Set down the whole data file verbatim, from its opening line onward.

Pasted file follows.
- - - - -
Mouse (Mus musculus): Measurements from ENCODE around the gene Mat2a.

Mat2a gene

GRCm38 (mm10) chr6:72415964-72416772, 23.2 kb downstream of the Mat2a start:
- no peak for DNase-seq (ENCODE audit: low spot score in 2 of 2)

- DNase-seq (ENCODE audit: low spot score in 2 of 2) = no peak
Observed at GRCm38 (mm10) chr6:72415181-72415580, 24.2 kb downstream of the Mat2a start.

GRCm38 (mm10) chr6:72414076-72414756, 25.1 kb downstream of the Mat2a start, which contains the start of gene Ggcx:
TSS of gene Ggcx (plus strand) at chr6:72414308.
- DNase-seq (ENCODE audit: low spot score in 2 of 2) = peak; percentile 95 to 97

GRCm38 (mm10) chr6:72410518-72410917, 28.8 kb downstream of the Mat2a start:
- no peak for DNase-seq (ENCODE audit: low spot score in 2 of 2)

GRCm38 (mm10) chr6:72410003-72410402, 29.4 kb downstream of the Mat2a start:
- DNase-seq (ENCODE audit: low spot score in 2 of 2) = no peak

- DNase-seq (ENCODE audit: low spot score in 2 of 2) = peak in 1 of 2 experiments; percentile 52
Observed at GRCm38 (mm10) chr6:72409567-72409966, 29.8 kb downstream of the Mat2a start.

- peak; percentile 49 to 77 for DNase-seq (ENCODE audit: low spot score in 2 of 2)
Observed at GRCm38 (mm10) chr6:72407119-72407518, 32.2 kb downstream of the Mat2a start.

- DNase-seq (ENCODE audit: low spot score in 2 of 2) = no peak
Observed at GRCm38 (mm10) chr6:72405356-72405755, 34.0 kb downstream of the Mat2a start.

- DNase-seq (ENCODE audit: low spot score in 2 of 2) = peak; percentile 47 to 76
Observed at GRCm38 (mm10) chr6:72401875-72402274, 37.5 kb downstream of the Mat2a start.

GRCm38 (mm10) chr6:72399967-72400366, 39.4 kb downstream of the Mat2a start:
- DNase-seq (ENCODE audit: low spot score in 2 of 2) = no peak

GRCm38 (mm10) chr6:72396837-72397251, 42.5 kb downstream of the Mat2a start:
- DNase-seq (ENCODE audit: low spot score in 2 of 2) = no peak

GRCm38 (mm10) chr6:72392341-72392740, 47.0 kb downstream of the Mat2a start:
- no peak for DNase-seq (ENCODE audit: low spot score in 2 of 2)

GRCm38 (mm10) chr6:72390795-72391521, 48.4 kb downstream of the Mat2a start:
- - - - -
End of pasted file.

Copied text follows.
Mouse (Mus musculus): Measurements from ENCODE around the gene Mat2a.

Mat2a gene

GRCm38 (mm10) chr6:72415964-72416772, 23.2 kb downstream of the Mat2a start:
- no peak for DNase-seq (ENCODE audit: low spot score in 2 of 2)

- DNase-seq (ENCODE audit: low spot score in 2 of 2) = no peak
Observed at GRCm38 (mm10) chr6:72415181-72415580, 24.2 kb downstream of the Mat2a start.

GRCm38 (mm10) chr6:72414076-72414756, 25.1 kb downstream of the Mat2a start, which contains the start of gene Ggcx:
TSS of gene Ggcx (plus strand) at chr6:72414308.
- DNase-seq (ENCODE audit: low spot score in 2 of 2) = peak; percentile 95 to 97

GRCm38 (mm10) chr6:72410518-72410917, 28.8 kb downstream of the Mat2a start:
- no peak for DNase-seq (ENCODE audit: low spot score in 2 of 2)

GRCm38 (mm10) chr6:72410003-72410402, 29.4 kb downstream of the Mat2a start:
- DNase-seq (ENCODE audit: low spot score in 2 of 2) = no peak

- DNase-seq (ENCODE audit: low spot score in 2 of 2) = peak in 1 of 2 experiments; percentile 52
Observed at GRCm38 (mm10) chr6:72409567-72409966, 29.8 kb downstream of the Mat2a start.

- peak; percentile 49 to 77 for DNase-seq (ENCODE audit: low spot score in 2 of 2)
Observed at GRCm38 (mm10) chr6:72407119-72407518, 32.2 kb downstream of the Mat2a start.

- DNase-seq (ENCODE audit: low spot score in 2 of 2) = no peak
Observed at GRCm38 (mm10) chr6:72405356-72405755, 34.0 kb downstream of the Mat2a start.

- DNase-seq (ENCODE audit: low spot score in 2 of 2) = peak; percentile 47 to 76
Observed at GRCm38 (mm10) chr6:72401875-72402274, 37.5 kb downstream of the Mat2a start.

GRCm38 (mm10) chr6:72399967-72400366, 39.4 kb downstream of the Mat2a start:
- DNase-seq (ENCODE audit: low spot score in 2 of 2) = no peak

GRCm38 (mm10) chr6:72396837-72397251, 42.5 kb downstream of the Mat2a start:
- DNase-seq (ENCODE audit: low spot score in 2 of 2) = no peak

GRCm38 (mm10) chr6:72392341-72392740, 47.0 kb downstream of the Mat2a start:
- no peak for DNase-seq (ENCODE audit: low spot score in 2 of 2)

GRCm38 (mm10) chr6:72390795-72391521, 48.4 kb downstream of the Mat2a start: